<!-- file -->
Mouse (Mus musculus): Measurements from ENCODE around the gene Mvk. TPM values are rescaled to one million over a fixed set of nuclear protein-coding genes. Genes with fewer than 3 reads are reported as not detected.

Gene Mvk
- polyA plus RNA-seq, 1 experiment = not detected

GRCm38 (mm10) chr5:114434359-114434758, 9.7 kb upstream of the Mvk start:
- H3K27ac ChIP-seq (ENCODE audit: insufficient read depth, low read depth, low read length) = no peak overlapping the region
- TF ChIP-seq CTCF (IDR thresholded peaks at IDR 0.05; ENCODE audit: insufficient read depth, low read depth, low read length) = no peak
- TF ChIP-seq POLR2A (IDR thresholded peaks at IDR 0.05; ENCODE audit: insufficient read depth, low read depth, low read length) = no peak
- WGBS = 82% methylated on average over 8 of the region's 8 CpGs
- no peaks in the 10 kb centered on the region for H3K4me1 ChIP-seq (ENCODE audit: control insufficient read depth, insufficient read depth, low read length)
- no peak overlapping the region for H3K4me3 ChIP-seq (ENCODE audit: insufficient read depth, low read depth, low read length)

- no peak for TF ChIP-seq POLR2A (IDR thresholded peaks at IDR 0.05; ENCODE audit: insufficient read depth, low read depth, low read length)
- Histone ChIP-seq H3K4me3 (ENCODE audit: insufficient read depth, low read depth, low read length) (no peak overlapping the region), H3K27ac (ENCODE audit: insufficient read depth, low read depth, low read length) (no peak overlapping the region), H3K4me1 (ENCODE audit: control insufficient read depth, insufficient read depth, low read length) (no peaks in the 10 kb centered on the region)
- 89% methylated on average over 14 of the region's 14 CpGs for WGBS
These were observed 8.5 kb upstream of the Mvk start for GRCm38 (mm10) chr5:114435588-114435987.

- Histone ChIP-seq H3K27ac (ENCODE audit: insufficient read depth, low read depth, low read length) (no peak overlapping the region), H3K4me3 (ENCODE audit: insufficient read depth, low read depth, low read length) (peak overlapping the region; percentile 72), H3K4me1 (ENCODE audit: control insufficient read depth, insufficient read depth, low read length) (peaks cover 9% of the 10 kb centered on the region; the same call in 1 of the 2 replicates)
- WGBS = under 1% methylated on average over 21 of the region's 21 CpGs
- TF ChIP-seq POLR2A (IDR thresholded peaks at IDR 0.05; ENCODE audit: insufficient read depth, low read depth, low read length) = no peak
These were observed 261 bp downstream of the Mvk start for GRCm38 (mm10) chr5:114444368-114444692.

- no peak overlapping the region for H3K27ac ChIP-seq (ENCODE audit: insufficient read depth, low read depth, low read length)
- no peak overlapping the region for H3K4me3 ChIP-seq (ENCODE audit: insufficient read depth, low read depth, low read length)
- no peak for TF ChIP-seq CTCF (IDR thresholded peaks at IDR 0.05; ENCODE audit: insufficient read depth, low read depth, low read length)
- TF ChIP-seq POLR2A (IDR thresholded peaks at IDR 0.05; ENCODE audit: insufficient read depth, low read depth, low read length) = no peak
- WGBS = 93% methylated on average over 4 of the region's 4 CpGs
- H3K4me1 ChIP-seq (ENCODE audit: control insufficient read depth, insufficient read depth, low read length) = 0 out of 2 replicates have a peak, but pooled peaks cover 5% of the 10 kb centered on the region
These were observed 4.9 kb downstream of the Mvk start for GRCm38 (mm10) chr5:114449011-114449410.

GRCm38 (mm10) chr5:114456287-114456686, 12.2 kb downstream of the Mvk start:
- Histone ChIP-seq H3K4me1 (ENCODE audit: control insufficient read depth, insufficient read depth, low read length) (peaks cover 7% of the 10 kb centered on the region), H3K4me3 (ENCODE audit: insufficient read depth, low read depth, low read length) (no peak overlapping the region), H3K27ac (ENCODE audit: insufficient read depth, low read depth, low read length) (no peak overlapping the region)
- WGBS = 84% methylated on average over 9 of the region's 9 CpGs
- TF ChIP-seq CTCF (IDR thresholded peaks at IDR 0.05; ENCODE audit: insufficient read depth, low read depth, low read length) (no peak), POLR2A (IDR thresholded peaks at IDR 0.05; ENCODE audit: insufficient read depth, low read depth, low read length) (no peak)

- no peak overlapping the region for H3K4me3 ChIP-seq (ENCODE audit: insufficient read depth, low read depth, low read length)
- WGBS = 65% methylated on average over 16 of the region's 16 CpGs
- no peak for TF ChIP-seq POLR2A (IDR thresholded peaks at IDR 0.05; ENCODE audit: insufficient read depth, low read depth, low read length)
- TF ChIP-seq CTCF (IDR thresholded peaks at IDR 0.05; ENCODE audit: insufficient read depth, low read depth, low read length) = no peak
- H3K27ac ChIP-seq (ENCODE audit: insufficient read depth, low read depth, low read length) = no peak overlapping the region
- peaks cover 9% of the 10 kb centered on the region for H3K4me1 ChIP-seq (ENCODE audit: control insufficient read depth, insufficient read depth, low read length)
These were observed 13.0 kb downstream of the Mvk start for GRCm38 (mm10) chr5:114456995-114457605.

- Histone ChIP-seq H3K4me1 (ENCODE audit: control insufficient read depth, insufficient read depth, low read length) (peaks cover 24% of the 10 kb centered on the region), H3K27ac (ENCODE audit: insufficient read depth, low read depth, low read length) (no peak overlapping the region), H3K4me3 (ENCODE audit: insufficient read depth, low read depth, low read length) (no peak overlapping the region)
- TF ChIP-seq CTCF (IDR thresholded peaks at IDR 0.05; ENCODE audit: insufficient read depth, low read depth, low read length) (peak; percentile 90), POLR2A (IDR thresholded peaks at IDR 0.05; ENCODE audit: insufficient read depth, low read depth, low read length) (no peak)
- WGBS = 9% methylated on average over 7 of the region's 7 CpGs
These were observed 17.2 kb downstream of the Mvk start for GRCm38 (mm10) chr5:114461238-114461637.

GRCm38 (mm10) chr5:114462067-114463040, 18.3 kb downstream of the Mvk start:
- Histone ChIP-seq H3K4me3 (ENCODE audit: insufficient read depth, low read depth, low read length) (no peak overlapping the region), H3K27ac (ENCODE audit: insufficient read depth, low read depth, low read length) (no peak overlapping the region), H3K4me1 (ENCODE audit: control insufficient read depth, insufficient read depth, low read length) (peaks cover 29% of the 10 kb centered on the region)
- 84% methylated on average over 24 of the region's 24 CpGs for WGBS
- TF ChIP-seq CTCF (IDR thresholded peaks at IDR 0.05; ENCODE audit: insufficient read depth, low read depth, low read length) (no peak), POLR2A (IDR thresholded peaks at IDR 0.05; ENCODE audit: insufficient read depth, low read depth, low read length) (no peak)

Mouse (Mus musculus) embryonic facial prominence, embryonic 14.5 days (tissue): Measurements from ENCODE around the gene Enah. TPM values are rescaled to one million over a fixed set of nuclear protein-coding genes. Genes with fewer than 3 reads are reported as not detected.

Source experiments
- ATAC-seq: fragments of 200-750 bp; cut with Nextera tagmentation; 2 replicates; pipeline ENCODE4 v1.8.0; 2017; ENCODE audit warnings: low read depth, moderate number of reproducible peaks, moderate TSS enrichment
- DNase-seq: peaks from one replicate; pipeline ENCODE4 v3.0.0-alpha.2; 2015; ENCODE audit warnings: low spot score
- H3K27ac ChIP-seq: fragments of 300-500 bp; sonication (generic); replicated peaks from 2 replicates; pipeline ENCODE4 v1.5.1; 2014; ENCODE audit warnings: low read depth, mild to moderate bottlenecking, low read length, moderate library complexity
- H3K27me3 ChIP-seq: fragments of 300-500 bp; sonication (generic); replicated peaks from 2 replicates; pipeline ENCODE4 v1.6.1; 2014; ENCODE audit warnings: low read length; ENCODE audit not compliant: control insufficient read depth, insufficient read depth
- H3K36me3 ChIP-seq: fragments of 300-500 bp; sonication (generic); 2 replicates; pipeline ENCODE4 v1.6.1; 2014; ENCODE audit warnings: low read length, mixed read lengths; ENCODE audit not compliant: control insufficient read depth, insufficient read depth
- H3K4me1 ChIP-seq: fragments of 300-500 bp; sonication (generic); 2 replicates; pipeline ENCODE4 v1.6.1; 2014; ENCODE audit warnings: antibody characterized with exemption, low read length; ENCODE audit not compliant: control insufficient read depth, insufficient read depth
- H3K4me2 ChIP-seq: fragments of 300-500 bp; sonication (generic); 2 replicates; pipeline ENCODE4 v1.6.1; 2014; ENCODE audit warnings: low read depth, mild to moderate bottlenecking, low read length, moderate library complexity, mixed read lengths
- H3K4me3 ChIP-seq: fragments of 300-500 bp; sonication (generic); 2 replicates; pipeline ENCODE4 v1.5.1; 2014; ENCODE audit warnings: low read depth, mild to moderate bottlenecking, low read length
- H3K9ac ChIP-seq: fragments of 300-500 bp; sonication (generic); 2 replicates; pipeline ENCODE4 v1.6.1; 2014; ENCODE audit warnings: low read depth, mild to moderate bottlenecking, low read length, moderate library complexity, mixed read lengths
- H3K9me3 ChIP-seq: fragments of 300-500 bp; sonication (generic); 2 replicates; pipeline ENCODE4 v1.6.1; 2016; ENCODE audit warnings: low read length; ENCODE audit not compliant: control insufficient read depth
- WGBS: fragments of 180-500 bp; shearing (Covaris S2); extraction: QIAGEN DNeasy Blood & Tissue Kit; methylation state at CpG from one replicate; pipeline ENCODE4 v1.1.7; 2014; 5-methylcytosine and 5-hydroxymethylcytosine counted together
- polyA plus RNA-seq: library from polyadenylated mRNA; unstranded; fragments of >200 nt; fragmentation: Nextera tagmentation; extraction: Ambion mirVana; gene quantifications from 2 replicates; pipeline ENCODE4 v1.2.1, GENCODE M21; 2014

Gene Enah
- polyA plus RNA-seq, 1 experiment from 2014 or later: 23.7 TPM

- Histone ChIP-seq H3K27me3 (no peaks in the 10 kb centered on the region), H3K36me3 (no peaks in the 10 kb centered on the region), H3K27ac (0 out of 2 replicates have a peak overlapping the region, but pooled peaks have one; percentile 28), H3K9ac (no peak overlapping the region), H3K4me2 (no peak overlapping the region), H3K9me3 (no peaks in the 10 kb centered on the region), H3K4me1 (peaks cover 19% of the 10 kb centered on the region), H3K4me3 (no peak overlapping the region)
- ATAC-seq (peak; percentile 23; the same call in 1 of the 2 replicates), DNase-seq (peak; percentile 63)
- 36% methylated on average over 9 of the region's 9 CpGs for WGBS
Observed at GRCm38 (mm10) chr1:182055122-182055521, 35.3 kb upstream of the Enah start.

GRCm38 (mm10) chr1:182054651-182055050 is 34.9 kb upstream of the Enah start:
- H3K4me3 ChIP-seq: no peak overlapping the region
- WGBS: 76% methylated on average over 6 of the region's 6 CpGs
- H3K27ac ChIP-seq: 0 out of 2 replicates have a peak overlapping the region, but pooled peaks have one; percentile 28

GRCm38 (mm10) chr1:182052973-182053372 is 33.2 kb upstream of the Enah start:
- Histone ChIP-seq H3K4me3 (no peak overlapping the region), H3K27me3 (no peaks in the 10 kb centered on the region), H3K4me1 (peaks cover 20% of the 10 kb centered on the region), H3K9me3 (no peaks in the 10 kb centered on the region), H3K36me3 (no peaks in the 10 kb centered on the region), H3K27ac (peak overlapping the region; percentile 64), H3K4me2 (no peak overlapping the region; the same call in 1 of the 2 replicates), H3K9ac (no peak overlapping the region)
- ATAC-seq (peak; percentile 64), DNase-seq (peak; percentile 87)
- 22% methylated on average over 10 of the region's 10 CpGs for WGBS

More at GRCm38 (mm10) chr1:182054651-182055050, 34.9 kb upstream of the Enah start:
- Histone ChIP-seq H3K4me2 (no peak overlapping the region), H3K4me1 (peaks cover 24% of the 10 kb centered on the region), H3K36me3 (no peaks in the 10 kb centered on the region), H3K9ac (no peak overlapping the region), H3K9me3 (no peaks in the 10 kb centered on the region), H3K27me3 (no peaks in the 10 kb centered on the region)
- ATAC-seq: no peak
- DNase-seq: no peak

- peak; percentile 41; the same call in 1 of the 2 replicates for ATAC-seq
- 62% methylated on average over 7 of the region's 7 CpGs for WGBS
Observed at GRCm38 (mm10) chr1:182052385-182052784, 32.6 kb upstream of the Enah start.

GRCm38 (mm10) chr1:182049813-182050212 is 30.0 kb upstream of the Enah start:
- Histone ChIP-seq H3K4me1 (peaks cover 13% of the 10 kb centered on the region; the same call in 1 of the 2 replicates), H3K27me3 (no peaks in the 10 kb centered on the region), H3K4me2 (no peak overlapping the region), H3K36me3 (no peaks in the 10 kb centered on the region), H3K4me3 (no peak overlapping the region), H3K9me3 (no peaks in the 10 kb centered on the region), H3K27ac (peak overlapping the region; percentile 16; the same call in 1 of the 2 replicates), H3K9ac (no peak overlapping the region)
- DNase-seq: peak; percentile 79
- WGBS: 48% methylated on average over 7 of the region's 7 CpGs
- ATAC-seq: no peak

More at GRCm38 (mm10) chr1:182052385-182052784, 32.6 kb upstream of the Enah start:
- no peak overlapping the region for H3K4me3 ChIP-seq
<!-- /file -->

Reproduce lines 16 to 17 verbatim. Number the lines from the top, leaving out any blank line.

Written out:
- WGBS = under 1% methylated on average over 21 of the region's 21 CpGs
- TF ChIP-seq POLR2A (IDR thresholded peaks at IDR 0.05; ENCODE audit: insufficient read depth, low read depth, low read length) = no peak